How Does SSL/TLS Work? 
What Is An SSL/TLS Handshake?

SSL/TLS are protocols used for encrypting information between two points. It is usually between server and client, but there are times when server to server and client to client encryption are needed. This article will focus only on the negotiation between server and client.

Server and Client Negotiation

For SSL/TLS negotiation to take place, the system administrator must prepare the minimum of 2 files: Private Key and Certificate. When requesting from a Certificate Authority such as DigiCert Trust Services, an additional file must be created. This file is called Certificate Signing Request, generated from the Private Key. The process for generating the files are dependent on the software that will be using the files for encryption. For a list of the server softwares DigiCert has, look at: DigiCert CSR Generation.

Note that although certificates requested from Certificate Authorities such as DigiCert are inherently trusted by most clients, additional certificates called Intermediate Certificate Authority Certificates and Certificate Authority Root Certificates may need to be installed on the server. This is again server software dependent. There is usually no need to install the Intermediate and Root CA files on the client applications or browsers.

Once the files are ready and correctly installed, just start the SSL/TLS negotiation by using the secured protocol.  On browser applications it is usually Remember to use your secured website address. Above is just a sample address.

Website Security

The Standard SSL Handshake

The following is a standard SSL handshake when RSA key exchange algorithm is used:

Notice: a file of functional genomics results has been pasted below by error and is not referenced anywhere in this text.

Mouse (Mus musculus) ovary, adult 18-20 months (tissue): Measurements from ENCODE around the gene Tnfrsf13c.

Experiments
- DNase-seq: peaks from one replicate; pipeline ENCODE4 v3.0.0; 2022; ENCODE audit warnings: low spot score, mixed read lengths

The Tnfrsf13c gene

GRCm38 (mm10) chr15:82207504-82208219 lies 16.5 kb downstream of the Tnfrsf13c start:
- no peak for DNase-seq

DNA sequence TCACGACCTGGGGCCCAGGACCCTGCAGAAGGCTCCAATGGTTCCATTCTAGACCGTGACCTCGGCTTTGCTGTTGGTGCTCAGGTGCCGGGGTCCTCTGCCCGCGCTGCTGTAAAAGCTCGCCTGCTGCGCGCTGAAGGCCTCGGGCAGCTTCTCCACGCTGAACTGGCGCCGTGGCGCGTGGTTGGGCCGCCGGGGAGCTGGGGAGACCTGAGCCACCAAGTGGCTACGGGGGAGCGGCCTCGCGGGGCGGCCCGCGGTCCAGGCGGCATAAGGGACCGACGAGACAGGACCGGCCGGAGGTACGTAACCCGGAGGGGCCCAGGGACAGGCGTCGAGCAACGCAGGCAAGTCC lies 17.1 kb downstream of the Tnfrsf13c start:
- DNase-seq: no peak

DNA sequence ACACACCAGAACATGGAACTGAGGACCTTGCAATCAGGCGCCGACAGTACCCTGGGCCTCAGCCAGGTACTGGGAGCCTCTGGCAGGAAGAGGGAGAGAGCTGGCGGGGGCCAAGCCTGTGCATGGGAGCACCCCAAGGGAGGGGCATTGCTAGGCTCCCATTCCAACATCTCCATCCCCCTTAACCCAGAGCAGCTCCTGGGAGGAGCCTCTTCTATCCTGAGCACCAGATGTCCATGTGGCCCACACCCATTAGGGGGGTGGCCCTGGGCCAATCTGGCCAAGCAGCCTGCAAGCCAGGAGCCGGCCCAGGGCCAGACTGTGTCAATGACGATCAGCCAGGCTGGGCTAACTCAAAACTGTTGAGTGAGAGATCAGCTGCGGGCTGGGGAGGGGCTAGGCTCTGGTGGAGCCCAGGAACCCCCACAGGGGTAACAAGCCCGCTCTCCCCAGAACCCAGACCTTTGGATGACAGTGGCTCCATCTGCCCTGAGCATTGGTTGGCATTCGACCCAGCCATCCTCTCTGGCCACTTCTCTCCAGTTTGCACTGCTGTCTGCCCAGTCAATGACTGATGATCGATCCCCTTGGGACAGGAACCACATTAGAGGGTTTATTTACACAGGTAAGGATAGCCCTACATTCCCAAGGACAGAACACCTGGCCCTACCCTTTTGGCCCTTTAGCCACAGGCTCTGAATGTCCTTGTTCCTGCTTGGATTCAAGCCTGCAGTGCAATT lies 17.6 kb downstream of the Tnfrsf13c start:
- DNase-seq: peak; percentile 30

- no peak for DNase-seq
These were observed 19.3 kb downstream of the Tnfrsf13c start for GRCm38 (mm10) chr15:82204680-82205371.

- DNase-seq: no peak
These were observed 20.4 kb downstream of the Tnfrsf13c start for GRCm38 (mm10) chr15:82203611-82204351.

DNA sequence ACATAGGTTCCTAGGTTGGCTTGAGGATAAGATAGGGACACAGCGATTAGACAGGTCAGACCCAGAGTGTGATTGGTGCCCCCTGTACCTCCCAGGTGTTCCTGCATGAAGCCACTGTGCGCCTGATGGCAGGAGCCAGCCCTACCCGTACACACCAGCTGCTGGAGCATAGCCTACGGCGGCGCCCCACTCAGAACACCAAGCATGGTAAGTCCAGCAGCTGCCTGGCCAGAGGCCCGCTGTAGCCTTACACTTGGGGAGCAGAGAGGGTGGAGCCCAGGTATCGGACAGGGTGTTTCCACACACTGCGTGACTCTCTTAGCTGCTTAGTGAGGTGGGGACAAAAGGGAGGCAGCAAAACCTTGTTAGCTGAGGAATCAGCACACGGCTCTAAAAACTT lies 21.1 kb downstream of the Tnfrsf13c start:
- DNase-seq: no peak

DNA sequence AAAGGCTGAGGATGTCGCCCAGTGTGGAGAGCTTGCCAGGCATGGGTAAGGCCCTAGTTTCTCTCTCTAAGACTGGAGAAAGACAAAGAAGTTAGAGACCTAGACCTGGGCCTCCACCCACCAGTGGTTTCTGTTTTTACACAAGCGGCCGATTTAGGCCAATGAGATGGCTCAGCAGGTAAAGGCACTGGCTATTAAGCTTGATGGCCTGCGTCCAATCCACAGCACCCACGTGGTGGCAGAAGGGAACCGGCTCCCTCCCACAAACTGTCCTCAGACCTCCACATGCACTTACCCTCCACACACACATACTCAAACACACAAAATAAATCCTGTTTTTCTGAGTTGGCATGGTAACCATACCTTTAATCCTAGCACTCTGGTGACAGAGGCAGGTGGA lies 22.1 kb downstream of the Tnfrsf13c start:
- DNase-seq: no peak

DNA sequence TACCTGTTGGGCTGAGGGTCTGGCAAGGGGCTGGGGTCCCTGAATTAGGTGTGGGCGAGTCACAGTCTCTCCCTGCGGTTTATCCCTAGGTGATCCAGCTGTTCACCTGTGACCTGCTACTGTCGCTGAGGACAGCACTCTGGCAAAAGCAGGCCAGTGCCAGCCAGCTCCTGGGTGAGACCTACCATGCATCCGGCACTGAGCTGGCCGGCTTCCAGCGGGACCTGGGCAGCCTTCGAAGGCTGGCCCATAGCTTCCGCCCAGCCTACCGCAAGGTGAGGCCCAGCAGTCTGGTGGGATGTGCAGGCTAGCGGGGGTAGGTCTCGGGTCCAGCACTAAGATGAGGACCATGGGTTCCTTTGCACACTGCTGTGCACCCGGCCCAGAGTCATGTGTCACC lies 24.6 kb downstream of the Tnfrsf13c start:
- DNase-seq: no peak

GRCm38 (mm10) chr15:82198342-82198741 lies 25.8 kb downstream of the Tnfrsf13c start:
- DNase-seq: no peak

1.  Client Hello

Information that the server needs to communicate with the client using SSL. This includes the SSL version number, cipher settings, session-specific data.

4.  Decryption and Master Secret

Server uses its private key to decrypt the pre-master secret. Both Server and Client perform steps to generate the master secret with the agreed cipher.


2.  Server Hello

Information that the server needs to communicate with the client using SSL. This includes the SSL version number, cipher settings, session-specific data.


5.  Encryption with Session Key

Both client and server exchange messages to inform that future messages will be encrypted.


3.  Authentication and Pre-Master Secret

Client authenticates the server certificate. (e.g. Common Name / Date / Issuer) Client (depending on the cipher) creates the pre-master secret for the session, Encrypts with the server's public key and sends the encrypted pre-master secret to the server.



Negotiation Tools


Learn more about tools such as OpenSSL used during SSL/TLS negotiations.

Click below to view the sample code used in an SSL handshake.

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Mention PKI or ‘Client Certificates’ to many people and it may well conjure up images of businesses busily protecting and completing their customers’ online transactions, yet such certificates are to be found throughout our daily lives, in any number of flavors; when we sign into a VPN; use a bank card at an ATM, or a card to gain access to a building; within Oyster public transport smart cards, used in central London.  

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Renewing SSL/TLS Certificates

One of the easiest ways you can protect your visitors’ information is to make sure you renew your SSL/TLS certificates on time.

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What Is EV SSL?

DigiCert SSL/TLS Certificates with Extended Validation (EV) provide solutions that allow companies and consumers to engage in communications and commerce online with confidence.

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